And the fish. The satisfaction of finally seeing the net close over a fish, and a good one at that, cannot be aptly put into words. I felt like a weight had been lifted off my shoulders. Equilibrium had been restored to the world yet again.

Prospecting a side braid a wee bit further up the river Andrew hooked another fiesty brown on the secret fly. This guy did the usual brownie scrap in the shallows before he too succumbed to the pressure.

Andrew is a strange man.

Well my turn on deck again, and it didn’t take long before we spotted another fish. One of the most refreshing aspects of the whole day was the sheer number of fish we saw – stark contrast to most of the rivers we had fished this season. This guy had the audacity to reject the secret fly, but soon succumbed to an outrageous creation of my own invention just a couple of casts later.

Mine’s bigger… er…tongue, that is.

One for the ladies…

After this fish we were feeling pretty damn good about the day, so took turns fishing at the rest of the fish we saw. I must have gotten lucky, cause the next fish that I fished to took a liking to the secret fly. There’s something enormously satisfying that follows a successful strike. That solid contact with the fish, and those few seconds where it hasn’t yet decided to tear off across the river. And then the bedlam when it realises it’s hooked and does everything in its power to get rid of it. I was in a bit of a tough position here, as one hundred metres downstream was a nasty logjam, and there was only one spot where landing a fish was particularly feasible. Oh well, let’s just hope it’s hooked well. Pressure goes on, and I manage to swing the fish into the shallows where Andrew pounces with the net.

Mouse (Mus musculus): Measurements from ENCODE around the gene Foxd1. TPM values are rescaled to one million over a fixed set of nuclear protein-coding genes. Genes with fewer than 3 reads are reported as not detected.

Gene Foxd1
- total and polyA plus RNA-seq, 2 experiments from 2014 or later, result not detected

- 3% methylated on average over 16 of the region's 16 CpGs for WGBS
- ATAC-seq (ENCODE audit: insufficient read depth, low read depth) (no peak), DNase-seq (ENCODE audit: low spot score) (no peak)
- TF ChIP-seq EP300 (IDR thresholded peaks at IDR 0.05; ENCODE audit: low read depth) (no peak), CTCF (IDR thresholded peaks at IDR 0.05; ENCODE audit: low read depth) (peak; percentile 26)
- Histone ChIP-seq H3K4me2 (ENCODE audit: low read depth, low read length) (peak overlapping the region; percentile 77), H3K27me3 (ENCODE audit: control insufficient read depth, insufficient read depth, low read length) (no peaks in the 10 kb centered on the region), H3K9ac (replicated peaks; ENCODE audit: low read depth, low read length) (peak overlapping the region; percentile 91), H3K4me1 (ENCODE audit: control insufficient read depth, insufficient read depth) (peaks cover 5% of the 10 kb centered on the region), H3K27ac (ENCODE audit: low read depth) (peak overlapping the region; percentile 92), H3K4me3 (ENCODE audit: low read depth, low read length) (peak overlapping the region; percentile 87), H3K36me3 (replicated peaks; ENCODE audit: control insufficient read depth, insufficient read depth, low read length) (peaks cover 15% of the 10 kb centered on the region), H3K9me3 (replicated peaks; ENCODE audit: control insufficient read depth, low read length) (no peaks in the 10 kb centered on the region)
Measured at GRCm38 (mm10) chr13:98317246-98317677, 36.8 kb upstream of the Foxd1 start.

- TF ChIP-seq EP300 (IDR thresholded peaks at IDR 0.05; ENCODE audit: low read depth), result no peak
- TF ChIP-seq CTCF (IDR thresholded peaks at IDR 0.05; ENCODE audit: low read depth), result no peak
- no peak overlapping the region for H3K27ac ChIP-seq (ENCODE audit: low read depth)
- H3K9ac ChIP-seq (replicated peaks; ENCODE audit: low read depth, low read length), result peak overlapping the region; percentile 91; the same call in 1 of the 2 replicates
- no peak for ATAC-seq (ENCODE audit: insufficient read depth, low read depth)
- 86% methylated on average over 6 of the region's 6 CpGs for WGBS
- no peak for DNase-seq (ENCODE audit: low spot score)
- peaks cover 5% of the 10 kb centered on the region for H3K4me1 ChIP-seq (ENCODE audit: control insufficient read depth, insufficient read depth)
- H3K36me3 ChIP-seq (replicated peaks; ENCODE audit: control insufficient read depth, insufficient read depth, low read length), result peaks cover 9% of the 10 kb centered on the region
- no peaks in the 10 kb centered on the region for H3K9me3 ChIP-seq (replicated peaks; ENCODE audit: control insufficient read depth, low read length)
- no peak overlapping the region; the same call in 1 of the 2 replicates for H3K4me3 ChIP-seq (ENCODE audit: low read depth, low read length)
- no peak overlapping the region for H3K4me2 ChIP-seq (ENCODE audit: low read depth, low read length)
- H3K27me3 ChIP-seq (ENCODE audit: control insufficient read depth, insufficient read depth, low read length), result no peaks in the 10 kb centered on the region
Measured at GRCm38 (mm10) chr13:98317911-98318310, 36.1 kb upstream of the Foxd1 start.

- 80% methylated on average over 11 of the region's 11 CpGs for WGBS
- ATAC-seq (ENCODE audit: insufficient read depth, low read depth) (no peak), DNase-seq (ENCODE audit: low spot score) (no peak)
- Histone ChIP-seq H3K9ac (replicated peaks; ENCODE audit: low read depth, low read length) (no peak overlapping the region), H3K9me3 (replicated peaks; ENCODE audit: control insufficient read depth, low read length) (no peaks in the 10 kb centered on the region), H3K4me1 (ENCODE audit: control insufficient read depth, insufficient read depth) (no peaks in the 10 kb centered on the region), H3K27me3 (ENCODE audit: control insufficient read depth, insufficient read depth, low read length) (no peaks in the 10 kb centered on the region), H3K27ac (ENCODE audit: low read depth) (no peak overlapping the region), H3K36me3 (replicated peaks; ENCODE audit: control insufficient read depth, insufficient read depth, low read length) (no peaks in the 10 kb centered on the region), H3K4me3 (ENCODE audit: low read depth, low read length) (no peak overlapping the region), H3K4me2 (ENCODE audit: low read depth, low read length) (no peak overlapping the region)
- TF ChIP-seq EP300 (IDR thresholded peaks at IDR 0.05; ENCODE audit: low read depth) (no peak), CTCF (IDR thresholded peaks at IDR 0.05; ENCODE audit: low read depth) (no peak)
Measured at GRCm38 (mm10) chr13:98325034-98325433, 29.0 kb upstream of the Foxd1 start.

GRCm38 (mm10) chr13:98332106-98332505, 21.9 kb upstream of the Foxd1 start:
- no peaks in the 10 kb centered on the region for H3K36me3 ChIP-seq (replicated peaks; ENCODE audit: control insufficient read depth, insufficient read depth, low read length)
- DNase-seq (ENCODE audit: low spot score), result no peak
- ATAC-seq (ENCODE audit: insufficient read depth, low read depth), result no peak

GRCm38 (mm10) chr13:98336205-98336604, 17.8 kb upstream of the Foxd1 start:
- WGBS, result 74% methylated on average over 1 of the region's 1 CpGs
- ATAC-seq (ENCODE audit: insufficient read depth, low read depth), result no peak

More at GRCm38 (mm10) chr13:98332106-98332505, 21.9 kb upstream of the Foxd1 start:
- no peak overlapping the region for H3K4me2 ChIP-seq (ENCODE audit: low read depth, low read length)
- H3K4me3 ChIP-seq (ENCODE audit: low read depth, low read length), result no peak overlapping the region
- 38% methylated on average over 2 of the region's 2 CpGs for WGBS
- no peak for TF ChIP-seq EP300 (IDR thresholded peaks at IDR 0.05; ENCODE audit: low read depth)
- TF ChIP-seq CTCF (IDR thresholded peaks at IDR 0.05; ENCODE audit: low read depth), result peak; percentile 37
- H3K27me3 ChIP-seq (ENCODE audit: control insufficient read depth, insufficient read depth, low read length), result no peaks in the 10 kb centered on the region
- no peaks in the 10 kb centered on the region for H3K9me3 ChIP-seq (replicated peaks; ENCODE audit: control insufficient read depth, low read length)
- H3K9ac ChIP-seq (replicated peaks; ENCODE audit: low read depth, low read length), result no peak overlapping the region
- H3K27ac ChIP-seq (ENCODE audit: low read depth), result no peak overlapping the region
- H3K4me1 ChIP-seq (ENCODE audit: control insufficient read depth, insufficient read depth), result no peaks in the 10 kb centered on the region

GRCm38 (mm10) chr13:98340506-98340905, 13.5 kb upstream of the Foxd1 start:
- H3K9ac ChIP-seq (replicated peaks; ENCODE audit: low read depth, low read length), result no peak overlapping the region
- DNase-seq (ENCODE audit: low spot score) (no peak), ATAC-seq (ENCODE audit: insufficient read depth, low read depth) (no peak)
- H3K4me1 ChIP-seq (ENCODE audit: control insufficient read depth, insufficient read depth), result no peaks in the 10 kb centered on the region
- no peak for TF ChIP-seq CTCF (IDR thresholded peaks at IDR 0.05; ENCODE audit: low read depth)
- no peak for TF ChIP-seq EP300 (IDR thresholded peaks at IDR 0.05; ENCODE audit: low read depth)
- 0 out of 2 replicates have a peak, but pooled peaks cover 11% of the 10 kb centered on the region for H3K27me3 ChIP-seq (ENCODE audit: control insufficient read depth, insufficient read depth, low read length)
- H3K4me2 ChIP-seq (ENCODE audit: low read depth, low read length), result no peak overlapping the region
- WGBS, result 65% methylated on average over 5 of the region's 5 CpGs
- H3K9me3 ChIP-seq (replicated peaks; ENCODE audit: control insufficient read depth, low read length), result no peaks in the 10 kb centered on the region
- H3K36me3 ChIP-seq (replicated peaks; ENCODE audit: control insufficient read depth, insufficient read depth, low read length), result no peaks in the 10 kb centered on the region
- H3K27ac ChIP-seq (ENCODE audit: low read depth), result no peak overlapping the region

Fantastic looking fish this one…

And another angle…

We kept plowing our way up the river with Andrew on strike. Unfortunately a few fish decided to do the dirty on him, spitting his fly in record time. A bit further up we came across a nice fish feeding on the edge of some fast water. While he was changing his fly I saw the fish rise. ‘Give a parachute adams a go, bro.’ I always offer helpful advice. Well, this was a rare occasion where the advice was in fact helpful, with the fish rising and taking the adams on its second drift. Andrew damn near hit his backing here, as the fish tore across the stream in very heavy water. Thankfully the hook and knots held, and he was able to beach another cracking fish.

This was quite a rare day, as Andrew actually smiled for some of the photos.

That was it on the fish front. We ate our last sandwich and packed down our rods beside the river, the dying sun beating down upon us. If it wasn’t for the fact that we knew we had a good hour and a half of tough walking ahead of us then it would’ve been nice to sit there a while longer and reflect on a day well spent.

Sadly there was no escaping the walk. We were  exhausted by the time we reached the car. We’d arrived at around 7am, and only reached the car again at 6 50pm. It had been a big day, but it had been a very good day.My need to catch fish has been quelled (at least for now) and I might actually be able to get some work done.

I know I’ve said it several times now, but this actually will be the last decent report until the 9th of November. Might do a quick fly tying post later in the week, but other than that it’ll be study study study. I hate exams.